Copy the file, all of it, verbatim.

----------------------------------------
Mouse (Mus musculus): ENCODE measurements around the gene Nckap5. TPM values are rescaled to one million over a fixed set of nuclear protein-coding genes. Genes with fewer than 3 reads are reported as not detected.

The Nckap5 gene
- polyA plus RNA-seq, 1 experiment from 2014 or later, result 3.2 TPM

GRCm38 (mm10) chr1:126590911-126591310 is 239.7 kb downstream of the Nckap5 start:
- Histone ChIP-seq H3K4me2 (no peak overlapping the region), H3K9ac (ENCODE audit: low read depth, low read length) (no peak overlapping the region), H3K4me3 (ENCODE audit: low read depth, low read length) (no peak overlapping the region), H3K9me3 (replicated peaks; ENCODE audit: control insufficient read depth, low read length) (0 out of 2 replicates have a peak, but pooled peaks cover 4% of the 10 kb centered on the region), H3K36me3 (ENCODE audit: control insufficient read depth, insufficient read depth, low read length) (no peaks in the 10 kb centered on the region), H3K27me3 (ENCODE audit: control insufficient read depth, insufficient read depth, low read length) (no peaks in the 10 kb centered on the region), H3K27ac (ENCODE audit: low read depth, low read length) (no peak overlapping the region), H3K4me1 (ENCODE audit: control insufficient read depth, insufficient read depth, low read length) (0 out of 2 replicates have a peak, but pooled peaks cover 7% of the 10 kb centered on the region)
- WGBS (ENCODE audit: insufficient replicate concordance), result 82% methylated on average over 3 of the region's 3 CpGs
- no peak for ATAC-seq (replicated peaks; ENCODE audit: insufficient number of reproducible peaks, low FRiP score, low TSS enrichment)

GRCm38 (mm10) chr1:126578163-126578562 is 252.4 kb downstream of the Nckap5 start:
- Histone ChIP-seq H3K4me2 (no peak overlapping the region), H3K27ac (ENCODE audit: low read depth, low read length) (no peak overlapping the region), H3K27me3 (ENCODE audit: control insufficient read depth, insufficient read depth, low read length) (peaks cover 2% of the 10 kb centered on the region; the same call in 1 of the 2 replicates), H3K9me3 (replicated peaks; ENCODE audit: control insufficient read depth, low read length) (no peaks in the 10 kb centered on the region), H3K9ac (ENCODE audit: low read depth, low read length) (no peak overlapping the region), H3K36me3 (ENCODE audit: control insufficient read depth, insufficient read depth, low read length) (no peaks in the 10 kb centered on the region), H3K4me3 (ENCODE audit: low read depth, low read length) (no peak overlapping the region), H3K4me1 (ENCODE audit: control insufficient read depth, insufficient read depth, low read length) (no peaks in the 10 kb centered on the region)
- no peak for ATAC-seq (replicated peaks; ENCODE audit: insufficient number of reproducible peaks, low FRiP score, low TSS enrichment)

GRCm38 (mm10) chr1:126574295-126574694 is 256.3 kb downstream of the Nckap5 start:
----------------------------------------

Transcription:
Mouse (Mus musculus): ENCODE measurements around the gene Nckap5. TPM values are rescaled to one million over a fixed set of nuclear protein-coding genes. Genes with fewer than 3 reads are reported as not detected.

The Nckap5 gene
- polyA plus RNA-seq, 1 experiment from 2014 or later, result 3.2 TPM

GRCm38 (mm10) chr1:126590911-126591310 is 239.7 kb downstream of the Nckap5 start:
- Histone ChIP-seq H3K4me2 (no peak overlapping the region), H3K9ac (ENCODE audit: low read depth, low read length) (no peak overlapping the region), H3K4me3 (ENCODE audit: low read depth, low read length) (no peak overlapping the region), H3K9me3 (replicated peaks; ENCODE audit: control insufficient read depth, low read length) (0 out of 2 replicates have a peak, but pooled peaks cover 4% of the 10 kb centered on the region), H3K36me3 (ENCODE audit: control insufficient read depth, insufficient read depth, low read length) (no peaks in the 10 kb centered on the region), H3K27me3 (ENCODE audit: control insufficient read depth, insufficient read depth, low read length) (no peaks in the 10 kb centered on the region), H3K27ac (ENCODE audit: low read depth, low read length) (no peak overlapping the region), H3K4me1 (ENCODE audit: control insufficient read depth, insufficient read depth, low read length) (0 out of 2 replicates have a peak, but pooled peaks cover 7% of the 10 kb centered on the region)
- WGBS (ENCODE audit: insufficient replicate concordance), result 82% methylated on average over 3 of the region's 3 CpGs
- no peak for ATAC-seq (replicated peaks; ENCODE audit: insufficient number of reproducible peaks, low FRiP score, low TSS enrichment)

GRCm38 (mm10) chr1:126578163-126578562 is 252.4 kb downstream of the Nckap5 start:
- Histone ChIP-seq H3K4me2 (no peak overlapping the region), H3K27ac (ENCODE audit: low read depth, low read length) (no peak overlapping the region), H3K27me3 (ENCODE audit: control insufficient read depth, insufficient read depth, low read length) (peaks cover 2% of the 10 kb centered on the region; the same call in 1 of the 2 replicates), H3K9me3 (replicated peaks; ENCODE audit: control insufficient read depth, low read length) (no peaks in the 10 kb centered on the region), H3K9ac (ENCODE audit: low read depth, low read length) (no peak overlapping the region), H3K36me3 (ENCODE audit: control insufficient read depth, insufficient read depth, low read length) (no peaks in the 10 kb centered on the region), H3K4me3 (ENCODE audit: low read depth, low read length) (no peak overlapping the region), H3K4me1 (ENCODE audit: control insufficient read depth, insufficient read depth, low read length) (no peaks in the 10 kb centered on the region)
- no peak for ATAC-seq (replicated peaks; ENCODE audit: insufficient number of reproducible peaks, low FRiP score, low TSS enrichment)

GRCm38 (mm10) chr1:126574295-126574694 is 256.3 kb downstream of the Nckap5 start: